GIG REVIEW: CRADLE OF FILTH Live Stream
An image flickers on the screen, the burning insignia of the Order of the Dragon to the backdrop of “At the Gates of Midian”. This could not have been a more enthralling setup for the recent Cradle of Filth Livestream and as a long-time fan, I understood exactly where this presentation was going. This wasn’t just a band playing their songs in an empty hall with some fancy lighting and multimedia, this was a guided tour of Midian itself!
To get you up to speed on some lore; the COF album Midian was released in the year 2000 and was a loosely connected concept album about a place of the same name that served as a refuge for monsters from humans, each track being about a particular resident of the refuge. This Livestream was a poetic update to the spirit of that album and concept in the context of a broadened scope sourced from across the band’s career to create something with an incredible amount of depth. Whilst waxing lyrical about mythical monsters and demons, there was also a focus on the demons that plague the heart. I’d go out on a limb and say, this version of Midian is one reflective of the dark side of humanity at large in form, action, and spirit.
To this end, the cultivation of cuts was carefully thought out, and at no point did I feel as though the performances were phoned in or tired. There was genuine excitement that could be witnessed in the opening track “Cthulhu Dawn” where so much energy was being expended, the band almost flew apart at the seams. I have to be careful how I describe this; they were so energetic that it took the entire track to calm down and lock in with each other properly. It sounded dangerous!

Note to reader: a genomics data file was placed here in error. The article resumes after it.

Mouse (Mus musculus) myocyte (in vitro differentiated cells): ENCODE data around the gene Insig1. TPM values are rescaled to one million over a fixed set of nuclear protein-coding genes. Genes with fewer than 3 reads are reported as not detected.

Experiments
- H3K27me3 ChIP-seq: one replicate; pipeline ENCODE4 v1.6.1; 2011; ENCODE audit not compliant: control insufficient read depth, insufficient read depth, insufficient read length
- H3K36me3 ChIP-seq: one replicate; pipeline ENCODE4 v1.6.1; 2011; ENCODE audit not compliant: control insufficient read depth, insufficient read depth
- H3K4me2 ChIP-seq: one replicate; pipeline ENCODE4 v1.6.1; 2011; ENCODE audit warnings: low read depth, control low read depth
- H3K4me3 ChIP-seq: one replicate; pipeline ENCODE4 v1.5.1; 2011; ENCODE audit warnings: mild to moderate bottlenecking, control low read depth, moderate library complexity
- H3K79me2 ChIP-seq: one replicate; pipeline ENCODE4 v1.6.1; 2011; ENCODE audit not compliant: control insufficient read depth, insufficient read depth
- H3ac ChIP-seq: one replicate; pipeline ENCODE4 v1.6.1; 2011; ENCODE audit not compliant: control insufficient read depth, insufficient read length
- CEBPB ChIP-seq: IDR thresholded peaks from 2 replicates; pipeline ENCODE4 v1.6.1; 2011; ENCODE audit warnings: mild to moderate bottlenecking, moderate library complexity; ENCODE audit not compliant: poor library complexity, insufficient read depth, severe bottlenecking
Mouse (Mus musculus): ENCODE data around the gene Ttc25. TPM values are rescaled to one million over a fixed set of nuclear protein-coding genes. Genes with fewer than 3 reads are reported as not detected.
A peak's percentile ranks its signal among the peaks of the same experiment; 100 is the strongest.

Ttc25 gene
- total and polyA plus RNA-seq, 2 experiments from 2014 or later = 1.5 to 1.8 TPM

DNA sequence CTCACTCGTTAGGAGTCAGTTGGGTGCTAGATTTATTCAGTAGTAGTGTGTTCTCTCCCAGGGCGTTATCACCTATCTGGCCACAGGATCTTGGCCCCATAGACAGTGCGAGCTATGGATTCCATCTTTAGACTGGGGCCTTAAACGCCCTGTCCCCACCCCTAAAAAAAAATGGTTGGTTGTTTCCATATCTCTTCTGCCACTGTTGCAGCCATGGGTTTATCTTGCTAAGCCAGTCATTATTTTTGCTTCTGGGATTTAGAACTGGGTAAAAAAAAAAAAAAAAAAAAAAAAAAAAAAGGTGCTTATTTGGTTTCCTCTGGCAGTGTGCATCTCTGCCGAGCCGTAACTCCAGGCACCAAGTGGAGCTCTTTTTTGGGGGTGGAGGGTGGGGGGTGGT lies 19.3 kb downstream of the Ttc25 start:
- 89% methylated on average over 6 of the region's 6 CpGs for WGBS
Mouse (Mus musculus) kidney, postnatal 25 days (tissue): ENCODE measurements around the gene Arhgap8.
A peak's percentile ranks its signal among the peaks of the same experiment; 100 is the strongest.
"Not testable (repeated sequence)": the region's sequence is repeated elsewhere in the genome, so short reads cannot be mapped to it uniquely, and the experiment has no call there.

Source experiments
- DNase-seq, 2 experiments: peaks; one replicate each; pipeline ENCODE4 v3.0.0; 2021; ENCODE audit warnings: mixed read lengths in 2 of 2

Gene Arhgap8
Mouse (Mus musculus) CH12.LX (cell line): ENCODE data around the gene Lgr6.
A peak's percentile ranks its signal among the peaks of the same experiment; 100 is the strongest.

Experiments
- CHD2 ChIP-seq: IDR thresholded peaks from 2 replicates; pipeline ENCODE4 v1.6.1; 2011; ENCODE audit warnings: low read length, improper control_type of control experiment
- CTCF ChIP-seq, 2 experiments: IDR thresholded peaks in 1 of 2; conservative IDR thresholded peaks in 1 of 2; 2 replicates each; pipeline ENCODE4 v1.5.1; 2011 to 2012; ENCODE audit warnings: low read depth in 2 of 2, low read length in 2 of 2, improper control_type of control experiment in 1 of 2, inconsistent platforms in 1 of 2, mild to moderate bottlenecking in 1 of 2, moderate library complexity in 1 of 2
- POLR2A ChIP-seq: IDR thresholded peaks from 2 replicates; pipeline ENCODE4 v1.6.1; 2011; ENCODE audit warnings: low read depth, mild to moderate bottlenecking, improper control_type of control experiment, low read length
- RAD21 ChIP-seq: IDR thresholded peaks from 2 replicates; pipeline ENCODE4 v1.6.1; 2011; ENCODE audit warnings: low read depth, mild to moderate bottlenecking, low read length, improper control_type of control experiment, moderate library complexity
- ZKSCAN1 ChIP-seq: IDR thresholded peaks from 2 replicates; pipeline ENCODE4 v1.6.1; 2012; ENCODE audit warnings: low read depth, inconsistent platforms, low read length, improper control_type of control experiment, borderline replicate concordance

By the time they slammed into “The Blackest Magick in Practice”, they had evolved from a series of individual explosive elements to a cohesive unit. On track three though “Lilith Immaculate”, they utterly transcended and this was mainly due to the performance of newcomer Anabelle Irnati who was making her debut with the band on this stream. Until this point, she had provided some awesome backing vocals where appropriate but in Lilith, she OWNED IT! Every note and inflection was delivered with the same confidence as Dani Filth but with surgical pitch accuracy and timbre. This in itself was impressive, but she was dancing the whole time as well as playing keys! This woman is an absolute MONSTER of talent and it was almost impossible to take your eyes off her!
That’s not to say that the band itself doesn’t deserve any positive attention… Dani Filth is as menacing as ever with the expectedly superb vocal and visual delivery. I do have to make a special mention; during “Lilith Immaculate” whilst Marek Smerda was starting his solo, it was clear that Filth had lost himself in the moment by approaching Smerda from the side and performing a quirky and hilarious little jumping dance before realizing the camera was on them both, then quickly turned away. It’s little moments like this throughout the show that makes you realize that these people aren’t just insanely talented and extremely professional, they’re also human too. It was an extremely touching moment.